As we

ing, and surrounding the tomb of the pa. “ As we approached the Coliseum, the tron saint, with its gilded bronze gate, en. moon pointed out innumerable columns of riched to the utmost with various orna. marble and granite, some of them entire, ments; the massive silver lamps ; the and others broken by brutal violence. hangings of crimson silk; the chair of St When we entered the Coliseum itself, the Peter, supported by two popes, statues of moon was in full splendour ; but, in atgreat magnitude; the pavement composed tempting to describe this mighty work, I of the most rare and curious marbles, of feel how utterly inadequate my powers are beautiful workmanship; the statue of St to my subject. The innumerable open Peter, with a constant succession of priests arches, with the moon beams shining and persons of all descriptions, kissing his through them, were like the eyes of past foot; the people going to be confessed, and ages looking upon us. The very masses of to engage in other acts of religion--form a huge square blocks, though inconsiderable whole not to be paralleled on earth: espe- accessories, were in their effect extremely cially when seen, as I saw it, with the grand; we could only move, without in. sun's beams darting through the lofty win- quiring why we were impressed with such dows of the dome, throwing all into my; solemn awe. We walked by the pale sterious light, tipping the gilded and plated beams through all the witchery of the ornaments, and giving additional richness place ; silence and uncertainty prevailed ; to the colours of the Mosaic painting, and and a single drop of water, falling from a to the burnished silver lamps, which spark- vaulted roof, was heard at a great distance. led like little constellations ; while the ef- We ascended the first and second corridors, fect of all was heightened by the sound of where successive generations of Ronians, the organ at vespers, swelling in notes of from the emperor to the meanest slave, had triumph, then dying upon tlic ear, and crowded to witness the mutual butchery of sinking into the soul; the clear melodious gladiators, and the conflicts of human betones of the human voice, too, filling up ings with furious wild beasts. Sometimes the pauses of the organ, diffusing a deeper we wandered in the dark; at other times soleninity through this great temple, and we were led by the glimmering light of making us feel an involuntary acknow- scattered moon beams seen from afar, and leginent to God, who had gifted man with casting shadows which appeared like the such sublime conceptions.

phantoms of the departed. As we advan. * This sacred temple is open in com ced, the light became stronger, and we per. mon to the prince and to the biggar; and ceived that we were yet among the living, here the liter mar find an asylum, and —à circumstance which mystery, uncer. even feel, amidst his present abasement, tainty, and the impression of ancient times, the exaltation of his nature. Never shall had made us almost forget. Ascending I forget a poor wretched diseased boy, not higher among the ruins, we took our stamore than four years of age, with scarcely tion where the whole magnitude of the à rag to cover him, kneeling in front of all Coliseum was visible : what a fulness of the magnificence which I have attempted mind the first glance excited ! yet how in, to describe, with his littie hands and eyes expressible at the same time were our feelraised to heaven. His appearance in such ings! The awful silence of this dread ruin a place excited in our minds even higher still appealed to our hearts. The single feelings of the sublime, than all the sur sentinel's tread, and the ticking of our walo rounding pomp and splendour of papal de- ches, were the only sounds we heard, coration ;-for while this gorgeous fabric while the moon was marching in the vault shall be erumbling into un ighly ruins,- of night, and the stars were pceping this little human speck, almost overlooked through the various openings; the shaamidst the variety and vastness of sur dows of the flying clouds being all that rounding objects, -- this little heir of im. reminded us of motion and of life. We mortality will enjoy undiminished youth were tempted to exclaim: Where are the throughout the ages of eternity.” p. 209– five thousand wild beasts that tore each 291.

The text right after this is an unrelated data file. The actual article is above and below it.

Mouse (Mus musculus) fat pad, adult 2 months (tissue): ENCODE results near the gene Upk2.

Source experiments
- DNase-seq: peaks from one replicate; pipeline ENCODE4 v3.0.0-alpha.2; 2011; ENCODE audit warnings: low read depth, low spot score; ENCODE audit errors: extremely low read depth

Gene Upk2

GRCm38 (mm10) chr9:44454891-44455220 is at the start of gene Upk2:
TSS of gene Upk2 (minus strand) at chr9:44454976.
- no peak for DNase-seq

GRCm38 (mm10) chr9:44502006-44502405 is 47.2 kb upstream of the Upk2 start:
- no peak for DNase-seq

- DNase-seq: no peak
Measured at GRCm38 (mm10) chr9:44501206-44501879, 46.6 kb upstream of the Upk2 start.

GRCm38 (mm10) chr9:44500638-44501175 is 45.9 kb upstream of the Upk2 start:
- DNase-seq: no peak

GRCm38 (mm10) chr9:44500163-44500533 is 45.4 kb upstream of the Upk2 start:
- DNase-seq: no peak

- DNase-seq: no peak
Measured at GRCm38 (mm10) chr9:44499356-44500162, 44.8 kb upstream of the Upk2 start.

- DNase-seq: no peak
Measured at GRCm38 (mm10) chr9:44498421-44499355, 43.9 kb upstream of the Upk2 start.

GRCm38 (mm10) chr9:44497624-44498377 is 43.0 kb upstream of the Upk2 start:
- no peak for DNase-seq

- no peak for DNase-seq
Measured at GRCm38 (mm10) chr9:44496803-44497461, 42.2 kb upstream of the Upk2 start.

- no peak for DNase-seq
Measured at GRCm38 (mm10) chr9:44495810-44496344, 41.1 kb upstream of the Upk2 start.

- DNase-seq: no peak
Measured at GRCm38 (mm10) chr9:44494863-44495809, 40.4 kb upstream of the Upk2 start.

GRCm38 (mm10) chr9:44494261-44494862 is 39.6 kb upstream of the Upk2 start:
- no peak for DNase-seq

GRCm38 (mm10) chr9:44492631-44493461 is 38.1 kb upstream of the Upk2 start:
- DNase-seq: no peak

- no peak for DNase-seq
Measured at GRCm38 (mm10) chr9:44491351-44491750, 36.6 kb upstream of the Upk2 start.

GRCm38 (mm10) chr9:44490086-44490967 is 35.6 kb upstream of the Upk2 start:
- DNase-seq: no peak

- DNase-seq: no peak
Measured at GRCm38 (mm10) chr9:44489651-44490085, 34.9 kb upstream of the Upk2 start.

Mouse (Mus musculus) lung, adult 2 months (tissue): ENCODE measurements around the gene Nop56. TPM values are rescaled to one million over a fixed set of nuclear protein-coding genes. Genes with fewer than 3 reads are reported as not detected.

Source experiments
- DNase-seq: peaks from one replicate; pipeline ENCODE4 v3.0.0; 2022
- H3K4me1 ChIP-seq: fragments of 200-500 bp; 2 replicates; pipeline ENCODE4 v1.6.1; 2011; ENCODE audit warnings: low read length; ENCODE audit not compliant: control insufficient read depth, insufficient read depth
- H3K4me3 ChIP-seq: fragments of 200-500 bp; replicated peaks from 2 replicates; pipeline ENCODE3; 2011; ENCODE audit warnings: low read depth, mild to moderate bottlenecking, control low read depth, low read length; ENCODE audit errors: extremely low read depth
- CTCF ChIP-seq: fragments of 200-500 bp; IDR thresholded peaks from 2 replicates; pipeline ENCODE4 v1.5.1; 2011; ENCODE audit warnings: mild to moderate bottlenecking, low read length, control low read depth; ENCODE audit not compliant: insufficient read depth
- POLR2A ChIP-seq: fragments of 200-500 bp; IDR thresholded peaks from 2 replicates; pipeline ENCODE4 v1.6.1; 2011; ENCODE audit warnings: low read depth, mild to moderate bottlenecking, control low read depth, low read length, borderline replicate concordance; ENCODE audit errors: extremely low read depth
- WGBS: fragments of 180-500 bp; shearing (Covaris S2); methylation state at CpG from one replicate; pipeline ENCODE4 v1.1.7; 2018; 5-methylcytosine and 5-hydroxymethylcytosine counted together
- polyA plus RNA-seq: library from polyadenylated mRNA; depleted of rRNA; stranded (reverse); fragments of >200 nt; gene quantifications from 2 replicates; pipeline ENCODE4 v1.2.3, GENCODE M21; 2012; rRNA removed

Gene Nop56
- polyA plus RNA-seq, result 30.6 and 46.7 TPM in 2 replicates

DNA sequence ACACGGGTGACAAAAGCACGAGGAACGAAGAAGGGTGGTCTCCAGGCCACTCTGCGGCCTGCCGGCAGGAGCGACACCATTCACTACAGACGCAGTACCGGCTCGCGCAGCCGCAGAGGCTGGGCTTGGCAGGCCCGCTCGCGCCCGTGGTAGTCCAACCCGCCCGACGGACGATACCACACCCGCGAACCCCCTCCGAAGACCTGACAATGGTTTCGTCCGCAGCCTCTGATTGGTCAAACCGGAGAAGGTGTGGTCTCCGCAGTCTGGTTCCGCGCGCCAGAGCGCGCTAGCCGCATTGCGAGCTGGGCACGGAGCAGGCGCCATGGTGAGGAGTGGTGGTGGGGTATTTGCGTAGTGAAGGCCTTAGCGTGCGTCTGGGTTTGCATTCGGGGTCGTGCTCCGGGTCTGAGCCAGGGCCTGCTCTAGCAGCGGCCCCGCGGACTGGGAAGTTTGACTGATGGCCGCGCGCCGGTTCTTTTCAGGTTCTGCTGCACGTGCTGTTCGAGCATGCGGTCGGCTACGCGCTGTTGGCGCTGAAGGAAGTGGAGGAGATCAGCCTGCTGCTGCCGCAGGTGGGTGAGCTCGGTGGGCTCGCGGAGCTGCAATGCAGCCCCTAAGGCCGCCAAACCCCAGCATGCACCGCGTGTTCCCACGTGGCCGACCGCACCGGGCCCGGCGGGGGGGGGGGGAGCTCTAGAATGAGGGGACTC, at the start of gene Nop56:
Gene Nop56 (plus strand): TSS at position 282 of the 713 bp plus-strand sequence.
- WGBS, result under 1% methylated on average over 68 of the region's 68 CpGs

other to pieces, on the day on which this We have read the glowing pages of mighty pile was opened ? Silent now are Madame de Stael and Lord Byron on those unnatural shouts of applause called this iniinitable subject, but ihey do forth by the murdi rous tights of the gladinot convey the lively and faithful pic- ators ;--- what a contrast to this death of ture which this passage exhibits ; nor

sound! has the brilliancy of their genius ima